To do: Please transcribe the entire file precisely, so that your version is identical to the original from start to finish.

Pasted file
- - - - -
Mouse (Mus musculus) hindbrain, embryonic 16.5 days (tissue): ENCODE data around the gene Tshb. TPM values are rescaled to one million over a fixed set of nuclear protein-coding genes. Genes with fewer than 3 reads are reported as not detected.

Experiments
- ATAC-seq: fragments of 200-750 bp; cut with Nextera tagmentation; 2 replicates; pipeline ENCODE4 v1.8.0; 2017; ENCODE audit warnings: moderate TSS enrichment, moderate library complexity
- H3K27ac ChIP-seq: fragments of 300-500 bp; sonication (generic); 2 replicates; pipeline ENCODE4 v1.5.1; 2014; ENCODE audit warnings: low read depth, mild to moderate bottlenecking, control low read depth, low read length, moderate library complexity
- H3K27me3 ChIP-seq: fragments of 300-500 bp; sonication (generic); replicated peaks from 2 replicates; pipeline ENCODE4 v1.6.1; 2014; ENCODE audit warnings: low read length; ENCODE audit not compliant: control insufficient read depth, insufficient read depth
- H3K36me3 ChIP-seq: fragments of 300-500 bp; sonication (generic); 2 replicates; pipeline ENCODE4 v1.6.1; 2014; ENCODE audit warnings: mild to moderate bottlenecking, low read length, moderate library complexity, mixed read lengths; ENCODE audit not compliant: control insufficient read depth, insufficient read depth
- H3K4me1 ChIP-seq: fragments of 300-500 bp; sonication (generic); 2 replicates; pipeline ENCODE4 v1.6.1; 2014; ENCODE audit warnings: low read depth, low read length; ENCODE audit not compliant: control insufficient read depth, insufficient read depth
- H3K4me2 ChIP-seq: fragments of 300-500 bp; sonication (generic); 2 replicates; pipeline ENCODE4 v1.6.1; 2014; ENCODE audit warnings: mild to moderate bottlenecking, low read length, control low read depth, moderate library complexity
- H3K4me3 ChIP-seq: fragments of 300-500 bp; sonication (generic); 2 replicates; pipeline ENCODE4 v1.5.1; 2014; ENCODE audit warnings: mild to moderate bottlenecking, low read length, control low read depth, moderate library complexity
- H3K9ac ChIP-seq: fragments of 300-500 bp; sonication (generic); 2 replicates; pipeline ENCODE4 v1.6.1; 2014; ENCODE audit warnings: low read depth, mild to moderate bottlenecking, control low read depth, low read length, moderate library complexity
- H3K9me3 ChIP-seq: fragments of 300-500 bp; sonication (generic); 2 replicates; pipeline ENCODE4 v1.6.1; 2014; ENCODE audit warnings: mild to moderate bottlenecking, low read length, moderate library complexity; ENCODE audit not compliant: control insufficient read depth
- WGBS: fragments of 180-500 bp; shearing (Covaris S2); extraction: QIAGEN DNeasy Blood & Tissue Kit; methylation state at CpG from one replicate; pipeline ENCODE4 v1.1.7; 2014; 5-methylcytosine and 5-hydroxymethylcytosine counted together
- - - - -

Mouse (Mus musculus) hindbrain, embryonic 16.5 days (tissue): ENCODE data around the gene Tshb. TPM values are rescaled to one million over a fixed set of nuclear protein-coding genes. Genes with fewer than 3 reads are reported as not detected.

Experiments
- ATAC-seq: fragments of 200-750 bp; cut with Nextera tagmentation; 2 replicates; pipeline ENCODE4 v1.8.0; 2017; ENCODE audit warnings: moderate TSS enrichment, moderate library complexity
- H3K27ac ChIP-seq: fragments of 300-500 bp; sonication (generic); 2 replicates; pipeline ENCODE4 v1.5.1; 2014; ENCODE audit warnings: low read depth, mild to moderate bottlenecking, control low read depth, low read length, moderate library complexity
- H3K27me3 ChIP-seq: fragments of 300-500 bp; sonication (generic); replicated peaks from 2 replicates; pipeline ENCODE4 v1.6.1; 2014; ENCODE audit warnings: low read length; ENCODE audit not compliant: control insufficient read depth, insufficient read depth
- H3K36me3 ChIP-seq: fragments of 300-500 bp; sonication (generic); 2 replicates; pipeline ENCODE4 v1.6.1; 2014; ENCODE audit warnings: mild to moderate bottlenecking, low read length, moderate library complexity, mixed read lengths; ENCODE audit not compliant: control insufficient read depth, insufficient read depth
- H3K4me1 ChIP-seq: fragments of 300-500 bp; sonication (generic); 2 replicates; pipeline ENCODE4 v1.6.1; 2014; ENCODE audit warnings: low read depth, low read length; ENCODE audit not compliant: control insufficient read depth, insufficient read depth
- H3K4me2 ChIP-seq: fragments of 300-500 bp; sonication (generic); 2 replicates; pipeline ENCODE4 v1.6.1; 2014; ENCODE audit warnings: mild to moderate bottlenecking, low read length, control low read depth, moderate library complexity
- H3K4me3 ChIP-seq: fragments of 300-500 bp; sonication (generic); 2 replicates; pipeline ENCODE4 v1.5.1; 2014; ENCODE audit warnings: mild to moderate bottlenecking, low read length, control low read depth, moderate library complexity
- H3K9ac ChIP-seq: fragments of 300-500 bp; sonication (generic); 2 replicates; pipeline ENCODE4 v1.6.1; 2014; ENCODE audit warnings: low read depth, mild to moderate bottlenecking, control low read depth, low read length, moderate library complexity
- H3K9me3 ChIP-seq: fragments of 300-500 bp; sonication (generic); 2 replicates; pipeline ENCODE4 v1.6.1; 2014; ENCODE audit warnings: mild to moderate bottlenecking, low read length, moderate library complexity; ENCODE audit not compliant: control insufficient read depth
- WGBS: fragments of 180-500 bp; shearing (Covaris S2); extraction: QIAGEN DNeasy Blood & Tissue Kit; methylation state at CpG from one replicate; pipeline ENCODE4 v1.1.7; 2014; 5-methylcytosine and 5-hydroxymethylcytosine counted together